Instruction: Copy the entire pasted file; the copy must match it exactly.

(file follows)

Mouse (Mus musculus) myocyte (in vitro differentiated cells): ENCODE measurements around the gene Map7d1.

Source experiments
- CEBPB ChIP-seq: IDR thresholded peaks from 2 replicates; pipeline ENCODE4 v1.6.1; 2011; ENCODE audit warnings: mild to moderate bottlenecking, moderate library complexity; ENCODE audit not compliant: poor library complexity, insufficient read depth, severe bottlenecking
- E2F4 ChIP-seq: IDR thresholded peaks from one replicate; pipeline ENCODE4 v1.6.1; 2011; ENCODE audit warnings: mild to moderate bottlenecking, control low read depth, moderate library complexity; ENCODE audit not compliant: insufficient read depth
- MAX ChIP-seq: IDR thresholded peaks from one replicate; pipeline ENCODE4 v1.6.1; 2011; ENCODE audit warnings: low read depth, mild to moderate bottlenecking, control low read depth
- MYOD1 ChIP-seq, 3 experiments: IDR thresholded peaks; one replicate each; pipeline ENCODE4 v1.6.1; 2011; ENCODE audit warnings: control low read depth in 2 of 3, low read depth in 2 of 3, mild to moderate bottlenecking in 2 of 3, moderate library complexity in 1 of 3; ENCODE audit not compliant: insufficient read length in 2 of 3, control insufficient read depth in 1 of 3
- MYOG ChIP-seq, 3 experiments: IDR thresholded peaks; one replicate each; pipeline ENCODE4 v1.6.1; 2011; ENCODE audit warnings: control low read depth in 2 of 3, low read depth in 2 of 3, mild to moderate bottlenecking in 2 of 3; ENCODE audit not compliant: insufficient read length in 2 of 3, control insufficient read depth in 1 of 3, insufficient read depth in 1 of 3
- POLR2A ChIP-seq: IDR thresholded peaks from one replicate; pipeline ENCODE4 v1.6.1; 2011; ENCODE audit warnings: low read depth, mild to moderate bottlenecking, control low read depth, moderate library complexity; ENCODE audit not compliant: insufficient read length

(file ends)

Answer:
Mouse (Mus musculus) myocyte (in vitro differentiated cells): ENCODE measurements around the gene Map7d1.

Source experiments
- CEBPB ChIP-seq: IDR thresholded peaks from 2 replicates; pipeline ENCODE4 v1.6.1; 2011; ENCODE audit warnings: mild to moderate bottlenecking, moderate library complexity; ENCODE audit not compliant: poor library complexity, insufficient read depth, severe bottlenecking
- E2F4 ChIP-seq: IDR thresholded peaks from one replicate; pipeline ENCODE4 v1.6.1; 2011; ENCODE audit warnings: mild to moderate bottlenecking, control low read depth, moderate library complexity; ENCODE audit not compliant: insufficient read depth
- MAX ChIP-seq: IDR thresholded peaks from one replicate; pipeline ENCODE4 v1.6.1; 2011; ENCODE audit warnings: low read depth, mild to moderate bottlenecking, control low read depth
- MYOD1 ChIP-seq, 3 experiments: IDR thresholded peaks; one replicate each; pipeline ENCODE4 v1.6.1; 2011; ENCODE audit warnings: control low read depth in 2 of 3, low read depth in 2 of 3, mild to moderate bottlenecking in 2 of 3, moderate library complexity in 1 of 3; ENCODE audit not compliant: insufficient read length in 2 of 3, control insufficient read depth in 1 of 3
- MYOG ChIP-seq, 3 experiments: IDR thresholded peaks; one replicate each; pipeline ENCODE4 v1.6.1; 2011; ENCODE audit warnings: control low read depth in 2 of 3, low read depth in 2 of 3, mild to moderate bottlenecking in 2 of 3; ENCODE audit not compliant: insufficient read length in 2 of 3, control insufficient read depth in 1 of 3, insufficient read depth in 1 of 3
- POLR2A ChIP-seq: IDR thresholded peaks from one replicate; pipeline ENCODE4 v1.6.1; 2011; ENCODE audit warnings: low read depth, mild to moderate bottlenecking, control low read depth, moderate library complexity; ENCODE audit not compliant: insufficient read length